- Follow the rules. Creative people challenge the rules, and they ask “Why must we do it this way?” They “slay the sacred cows,” those rules that have become immune to criticism. You can develop your creativity by challenging the rules, because as time passes things change. Von Ouch points out: “Creative thinking involves not only generating new ideas, but also escaping from obsolete ones as well.”
- Play is frivolous. Creative people have a playful attitude. Von Oech tells that it is “fundamental to creative thinking.” You can learn to be more creativity by developing a playful attitude. This means that we must not taking life so seriously. The philosopher, Heraclitus, once said,” Those who approach life like a child playing a game, moving and pushing pieces, possess the power of kings.” And so, the next time you have a problem, you can become creative by playing with the problem.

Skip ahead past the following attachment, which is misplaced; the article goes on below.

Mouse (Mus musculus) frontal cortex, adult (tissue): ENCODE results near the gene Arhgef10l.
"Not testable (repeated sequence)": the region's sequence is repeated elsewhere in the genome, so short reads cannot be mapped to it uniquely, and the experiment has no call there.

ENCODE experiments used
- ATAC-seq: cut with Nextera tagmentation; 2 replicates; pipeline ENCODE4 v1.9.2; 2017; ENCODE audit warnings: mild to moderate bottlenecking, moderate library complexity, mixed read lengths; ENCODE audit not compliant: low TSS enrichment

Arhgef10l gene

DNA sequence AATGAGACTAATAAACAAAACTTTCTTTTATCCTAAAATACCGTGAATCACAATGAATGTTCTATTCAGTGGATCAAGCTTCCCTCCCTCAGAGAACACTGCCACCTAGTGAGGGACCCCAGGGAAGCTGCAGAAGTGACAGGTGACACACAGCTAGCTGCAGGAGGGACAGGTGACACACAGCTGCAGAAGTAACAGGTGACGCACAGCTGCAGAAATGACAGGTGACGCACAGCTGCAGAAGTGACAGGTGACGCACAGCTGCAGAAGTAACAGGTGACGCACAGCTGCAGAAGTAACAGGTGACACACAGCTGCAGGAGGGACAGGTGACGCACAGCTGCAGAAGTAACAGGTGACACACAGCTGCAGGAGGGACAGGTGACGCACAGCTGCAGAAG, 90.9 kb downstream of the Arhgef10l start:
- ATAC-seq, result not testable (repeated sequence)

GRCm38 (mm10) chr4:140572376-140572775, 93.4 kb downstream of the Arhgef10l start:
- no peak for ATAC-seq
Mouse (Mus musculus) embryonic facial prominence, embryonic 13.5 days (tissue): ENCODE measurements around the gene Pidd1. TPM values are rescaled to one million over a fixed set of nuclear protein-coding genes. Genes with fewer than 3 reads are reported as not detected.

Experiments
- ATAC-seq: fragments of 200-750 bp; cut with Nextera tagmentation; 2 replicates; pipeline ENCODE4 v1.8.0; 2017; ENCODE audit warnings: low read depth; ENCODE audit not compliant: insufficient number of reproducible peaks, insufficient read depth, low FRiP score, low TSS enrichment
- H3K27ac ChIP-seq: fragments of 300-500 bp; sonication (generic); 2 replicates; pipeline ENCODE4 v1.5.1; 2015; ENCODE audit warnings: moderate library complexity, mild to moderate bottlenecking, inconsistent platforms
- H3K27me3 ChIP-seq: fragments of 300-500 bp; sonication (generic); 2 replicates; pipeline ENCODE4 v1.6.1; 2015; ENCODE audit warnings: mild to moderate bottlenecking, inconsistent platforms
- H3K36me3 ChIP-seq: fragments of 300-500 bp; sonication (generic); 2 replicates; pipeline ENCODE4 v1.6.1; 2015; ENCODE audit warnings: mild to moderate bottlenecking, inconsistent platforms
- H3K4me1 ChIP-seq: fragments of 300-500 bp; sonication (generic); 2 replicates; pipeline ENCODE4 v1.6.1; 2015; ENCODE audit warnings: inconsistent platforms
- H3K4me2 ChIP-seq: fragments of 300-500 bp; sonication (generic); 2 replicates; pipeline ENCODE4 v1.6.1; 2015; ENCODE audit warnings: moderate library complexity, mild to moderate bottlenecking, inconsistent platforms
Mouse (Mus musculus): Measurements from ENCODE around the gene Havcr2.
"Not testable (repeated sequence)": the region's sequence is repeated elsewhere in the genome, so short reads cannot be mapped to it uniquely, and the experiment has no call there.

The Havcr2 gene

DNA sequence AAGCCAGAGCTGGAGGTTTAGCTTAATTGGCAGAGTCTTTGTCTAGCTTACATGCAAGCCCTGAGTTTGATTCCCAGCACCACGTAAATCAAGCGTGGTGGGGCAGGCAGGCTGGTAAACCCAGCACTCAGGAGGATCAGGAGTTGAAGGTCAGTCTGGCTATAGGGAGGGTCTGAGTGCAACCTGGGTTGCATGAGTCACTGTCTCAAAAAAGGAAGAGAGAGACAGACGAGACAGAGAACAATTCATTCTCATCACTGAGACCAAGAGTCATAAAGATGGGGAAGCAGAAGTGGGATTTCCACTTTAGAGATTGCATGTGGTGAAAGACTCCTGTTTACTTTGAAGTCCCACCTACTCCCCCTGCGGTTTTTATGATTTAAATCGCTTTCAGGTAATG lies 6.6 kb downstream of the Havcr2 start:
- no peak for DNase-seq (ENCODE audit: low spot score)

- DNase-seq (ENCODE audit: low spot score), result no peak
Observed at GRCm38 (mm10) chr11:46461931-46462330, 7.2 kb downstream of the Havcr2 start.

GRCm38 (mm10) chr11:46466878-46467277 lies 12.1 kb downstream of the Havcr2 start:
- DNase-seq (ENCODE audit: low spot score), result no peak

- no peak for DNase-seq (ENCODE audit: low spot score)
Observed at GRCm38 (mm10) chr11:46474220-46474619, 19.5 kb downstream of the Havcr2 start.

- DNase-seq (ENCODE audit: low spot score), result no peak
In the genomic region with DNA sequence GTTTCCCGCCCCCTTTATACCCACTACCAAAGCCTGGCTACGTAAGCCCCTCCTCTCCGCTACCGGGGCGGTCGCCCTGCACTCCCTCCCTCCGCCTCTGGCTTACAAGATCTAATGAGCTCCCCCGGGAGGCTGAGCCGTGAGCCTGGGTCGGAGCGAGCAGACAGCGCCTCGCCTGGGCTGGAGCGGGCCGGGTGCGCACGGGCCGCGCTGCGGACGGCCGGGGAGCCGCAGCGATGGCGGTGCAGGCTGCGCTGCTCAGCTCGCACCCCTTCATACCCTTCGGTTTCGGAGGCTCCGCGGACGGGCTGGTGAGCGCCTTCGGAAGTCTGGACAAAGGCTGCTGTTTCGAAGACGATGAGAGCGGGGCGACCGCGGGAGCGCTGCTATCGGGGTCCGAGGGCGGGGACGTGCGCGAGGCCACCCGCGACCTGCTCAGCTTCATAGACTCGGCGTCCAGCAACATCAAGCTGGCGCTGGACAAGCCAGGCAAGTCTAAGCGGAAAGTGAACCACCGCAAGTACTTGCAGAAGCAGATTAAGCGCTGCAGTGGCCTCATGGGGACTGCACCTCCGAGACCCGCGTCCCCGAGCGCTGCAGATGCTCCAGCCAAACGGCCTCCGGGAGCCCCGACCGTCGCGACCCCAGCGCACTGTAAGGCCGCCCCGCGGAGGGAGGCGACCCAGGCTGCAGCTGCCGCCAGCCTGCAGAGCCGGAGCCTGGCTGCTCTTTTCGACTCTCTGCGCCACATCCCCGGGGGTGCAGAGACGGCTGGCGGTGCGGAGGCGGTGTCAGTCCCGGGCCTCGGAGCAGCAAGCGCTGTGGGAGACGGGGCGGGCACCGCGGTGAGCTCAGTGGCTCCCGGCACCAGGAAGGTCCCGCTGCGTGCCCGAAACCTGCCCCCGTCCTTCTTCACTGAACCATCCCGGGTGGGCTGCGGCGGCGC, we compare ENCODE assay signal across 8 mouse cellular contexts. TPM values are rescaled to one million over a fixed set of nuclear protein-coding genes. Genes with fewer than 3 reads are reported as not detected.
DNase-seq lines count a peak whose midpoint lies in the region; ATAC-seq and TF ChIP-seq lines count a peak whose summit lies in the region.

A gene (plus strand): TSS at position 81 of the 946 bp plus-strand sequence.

- That’s not my area. Creative people learn a wide range of subjects. They search for possibilities in other fields of knowledge, such as philosophy, psychology, sociology, and science. You can become creative by searching for solutions outside of your area of expertise. How? Take an artistic date, travel some place new, talk to an expert, and study something different. As well, read different books and magazines.